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Former Atlanta superintendent Meria Carstarphen to speak on racism in public school system

Meria Carstarphen experienced first-hand as a Black student how the American public education system exacerbates systemic racism in the classroom. This is why she has dedicated her career as an educator to serving the children who are — like she was years ago — an afterthought in the education system.

Carstarphen

“I was in high school into the late ‘80s. I went to school (in Selma, Alabama) through a tracking system where once you were in — often based on socioeconomics and race — honors classes, you had access to rigor and education,” Carstarphen said. “Basically … it was who you were, not what you knew, that might give you access to those opportunities. Growing up in public education, I was always one of less than a handful of Black kids in any of my classes.”

Carstarphen returned to her hometown to teach middle school Spanish and documentary photography and saw the same systems of oppression shaping the next generation. She wanted to make a bigger difference — so, she went to Harvard for a doctorate specializing in superintendency. With this, she served in three capital cities across the nation — St. Paul, Austin, and most recently Atlanta.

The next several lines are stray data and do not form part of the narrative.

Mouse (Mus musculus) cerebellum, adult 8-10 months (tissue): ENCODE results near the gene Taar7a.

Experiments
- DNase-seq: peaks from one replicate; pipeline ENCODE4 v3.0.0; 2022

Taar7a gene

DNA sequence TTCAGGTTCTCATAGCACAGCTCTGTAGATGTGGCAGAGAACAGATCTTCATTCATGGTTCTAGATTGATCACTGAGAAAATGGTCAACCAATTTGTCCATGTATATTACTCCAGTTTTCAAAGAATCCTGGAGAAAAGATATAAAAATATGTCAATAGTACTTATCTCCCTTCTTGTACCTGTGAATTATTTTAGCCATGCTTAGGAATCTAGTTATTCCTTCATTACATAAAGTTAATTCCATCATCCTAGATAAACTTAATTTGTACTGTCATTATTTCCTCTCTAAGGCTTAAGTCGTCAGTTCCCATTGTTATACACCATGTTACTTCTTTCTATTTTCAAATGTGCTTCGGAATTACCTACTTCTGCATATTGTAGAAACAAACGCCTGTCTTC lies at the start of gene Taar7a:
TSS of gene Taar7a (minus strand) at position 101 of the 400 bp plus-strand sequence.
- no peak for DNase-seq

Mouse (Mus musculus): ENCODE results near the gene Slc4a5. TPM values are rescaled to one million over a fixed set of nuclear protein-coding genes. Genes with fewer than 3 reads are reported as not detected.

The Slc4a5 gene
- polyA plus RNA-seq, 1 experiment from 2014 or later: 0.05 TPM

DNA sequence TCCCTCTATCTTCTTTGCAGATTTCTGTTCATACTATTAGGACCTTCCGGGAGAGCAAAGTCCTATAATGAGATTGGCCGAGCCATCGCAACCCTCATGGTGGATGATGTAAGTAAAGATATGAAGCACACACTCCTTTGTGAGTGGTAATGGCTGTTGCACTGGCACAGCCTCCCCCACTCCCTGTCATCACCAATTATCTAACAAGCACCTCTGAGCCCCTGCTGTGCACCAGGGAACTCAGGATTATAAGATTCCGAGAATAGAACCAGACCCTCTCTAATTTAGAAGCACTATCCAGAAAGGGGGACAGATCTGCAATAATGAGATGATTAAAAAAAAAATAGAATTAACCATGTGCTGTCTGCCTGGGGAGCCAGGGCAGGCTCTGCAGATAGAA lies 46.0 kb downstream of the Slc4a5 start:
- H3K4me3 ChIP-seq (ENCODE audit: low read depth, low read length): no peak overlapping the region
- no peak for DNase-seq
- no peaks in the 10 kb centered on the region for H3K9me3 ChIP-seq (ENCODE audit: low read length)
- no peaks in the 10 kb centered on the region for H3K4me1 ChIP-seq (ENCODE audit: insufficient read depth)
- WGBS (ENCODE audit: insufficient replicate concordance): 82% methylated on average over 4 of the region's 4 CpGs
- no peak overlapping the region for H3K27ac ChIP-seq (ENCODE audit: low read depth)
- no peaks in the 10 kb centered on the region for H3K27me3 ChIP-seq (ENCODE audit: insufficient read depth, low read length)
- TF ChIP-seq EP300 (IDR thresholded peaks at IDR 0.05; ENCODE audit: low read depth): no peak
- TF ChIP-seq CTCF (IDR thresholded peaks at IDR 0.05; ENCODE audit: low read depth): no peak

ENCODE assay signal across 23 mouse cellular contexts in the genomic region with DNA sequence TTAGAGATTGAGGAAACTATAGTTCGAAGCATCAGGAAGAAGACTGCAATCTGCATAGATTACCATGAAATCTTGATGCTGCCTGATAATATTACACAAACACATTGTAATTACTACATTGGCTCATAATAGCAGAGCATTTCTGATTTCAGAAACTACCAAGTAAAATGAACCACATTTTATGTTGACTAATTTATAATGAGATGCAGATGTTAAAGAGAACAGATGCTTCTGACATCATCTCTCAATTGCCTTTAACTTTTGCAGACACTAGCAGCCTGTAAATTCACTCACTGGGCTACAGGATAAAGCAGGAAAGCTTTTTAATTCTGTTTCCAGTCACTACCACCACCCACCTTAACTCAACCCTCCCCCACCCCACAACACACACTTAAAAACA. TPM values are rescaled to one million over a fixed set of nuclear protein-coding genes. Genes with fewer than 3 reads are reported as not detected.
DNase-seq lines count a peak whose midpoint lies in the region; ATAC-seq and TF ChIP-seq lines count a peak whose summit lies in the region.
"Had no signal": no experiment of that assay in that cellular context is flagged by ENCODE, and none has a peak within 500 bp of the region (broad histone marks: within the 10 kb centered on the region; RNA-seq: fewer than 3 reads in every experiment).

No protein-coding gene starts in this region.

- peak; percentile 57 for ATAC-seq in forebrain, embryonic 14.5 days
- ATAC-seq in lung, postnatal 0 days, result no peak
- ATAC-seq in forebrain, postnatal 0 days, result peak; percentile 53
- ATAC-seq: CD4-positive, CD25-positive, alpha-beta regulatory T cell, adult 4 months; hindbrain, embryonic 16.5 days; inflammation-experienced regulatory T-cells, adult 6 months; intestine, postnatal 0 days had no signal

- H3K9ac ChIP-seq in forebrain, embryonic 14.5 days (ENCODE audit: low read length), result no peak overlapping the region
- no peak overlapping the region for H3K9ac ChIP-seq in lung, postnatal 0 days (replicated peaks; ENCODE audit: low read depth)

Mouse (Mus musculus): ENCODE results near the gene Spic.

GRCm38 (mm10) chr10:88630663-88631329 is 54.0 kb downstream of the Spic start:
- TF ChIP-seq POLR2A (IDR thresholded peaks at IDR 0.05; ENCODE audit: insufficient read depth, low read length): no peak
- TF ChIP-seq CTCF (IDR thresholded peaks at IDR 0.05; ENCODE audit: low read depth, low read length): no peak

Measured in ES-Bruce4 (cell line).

“I believe public schools are the canary in the coal mine. If you use your public school system, which is the gateway for anybody to get educated, to have a mind that thinks for itself, and can make decisions for itself — if you’re not doing that for everyone who walks through a schoolhouse gate, then you are literally undermining the very democracy we’re trying to preserve.”

“Before, (education inequality) was driven by laws and rules and social behavior — but today, (education inequality) is driven by housing patterns and socioeconomics. Those systems separate kids,” Carstarphen said. “You, (a student), can go to school your entire public education career and never … from pre-K to 12th grade (go to school) with a white person in the building.”

The solution to this isn’t a simple Band-Aid. Carstarphen believes that the best approach to reforming education is to reconstruct it from its base. 

At 3:30 p.m. EDT, Wednesday, Aug. 5 on the CHQ Assembly Video Platform, Carstarphen will present “The New Reconstruction: Transforming Education for the 21st Century,” the Week Six lecture in the African American Heritage House lecture series

“I believe public schools are the canary in the coal mine. If you use your public school system, which is the gateway for anybody to get educated, to have a mind that thinks for itself, and can make decisions for itself — if you’re not doing that for everyone who walks through a schoolhouse gate, then you are literally undermining the very democracy we’re trying to preserve.”

In her experience as an educator, Carstarphen has solidified her belief that a fair education system that serves all students is essential to a democracy. She pulled much of her lecture’s argument from an 1866 essay by Frederick Douglass on Reconstruction.